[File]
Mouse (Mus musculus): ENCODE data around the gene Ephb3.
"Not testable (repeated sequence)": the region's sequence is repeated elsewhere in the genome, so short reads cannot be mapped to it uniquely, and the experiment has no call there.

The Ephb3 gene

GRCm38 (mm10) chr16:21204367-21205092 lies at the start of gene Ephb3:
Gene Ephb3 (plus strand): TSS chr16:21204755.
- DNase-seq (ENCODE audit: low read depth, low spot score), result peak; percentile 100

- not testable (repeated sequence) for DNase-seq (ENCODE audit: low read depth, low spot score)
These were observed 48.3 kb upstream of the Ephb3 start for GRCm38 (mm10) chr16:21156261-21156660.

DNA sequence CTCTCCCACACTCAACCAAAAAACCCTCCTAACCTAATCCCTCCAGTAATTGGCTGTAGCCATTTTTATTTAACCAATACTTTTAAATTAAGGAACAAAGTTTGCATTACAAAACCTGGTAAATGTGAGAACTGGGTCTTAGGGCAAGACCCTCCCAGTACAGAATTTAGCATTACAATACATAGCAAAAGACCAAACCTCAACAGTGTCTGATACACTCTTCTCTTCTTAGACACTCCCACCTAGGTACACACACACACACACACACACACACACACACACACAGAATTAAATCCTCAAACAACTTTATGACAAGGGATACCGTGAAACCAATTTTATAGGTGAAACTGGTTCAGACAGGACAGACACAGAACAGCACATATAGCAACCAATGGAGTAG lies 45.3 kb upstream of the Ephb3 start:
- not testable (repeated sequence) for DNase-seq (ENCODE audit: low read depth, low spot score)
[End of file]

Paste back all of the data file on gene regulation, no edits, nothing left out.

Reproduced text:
Mouse (Mus musculus): ENCODE data around the gene Ephb3.
"Not testable (repeated sequence)": the region's sequence is repeated elsewhere in the genome, so short reads cannot be mapped to it uniquely, and the experiment has no call there.

The Ephb3 gene

GRCm38 (mm10) chr16:21204367-21205092 lies at the start of gene Ephb3:
Gene Ephb3 (plus strand): TSS chr16:21204755.
- DNase-seq (ENCODE audit: low read depth, low spot score), result peak; percentile 100

- not testable (repeated sequence) for DNase-seq (ENCODE audit: low read depth, low spot score)
These were observed 48.3 kb upstream of the Ephb3 start for GRCm38 (mm10) chr16:21156261-21156660.

DNA sequence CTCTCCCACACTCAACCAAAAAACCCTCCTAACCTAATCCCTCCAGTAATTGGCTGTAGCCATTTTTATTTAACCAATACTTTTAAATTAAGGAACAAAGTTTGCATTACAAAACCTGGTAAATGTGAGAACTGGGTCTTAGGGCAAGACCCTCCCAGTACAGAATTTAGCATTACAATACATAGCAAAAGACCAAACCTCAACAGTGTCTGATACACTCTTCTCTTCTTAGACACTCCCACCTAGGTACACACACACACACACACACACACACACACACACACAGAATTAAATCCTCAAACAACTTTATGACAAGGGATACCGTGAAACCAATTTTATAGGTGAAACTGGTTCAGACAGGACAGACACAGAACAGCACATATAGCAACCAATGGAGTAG lies 45.3 kb upstream of the Ephb3 start:
- not testable (repeated sequence) for DNase-seq (ENCODE audit: low read depth, low spot score)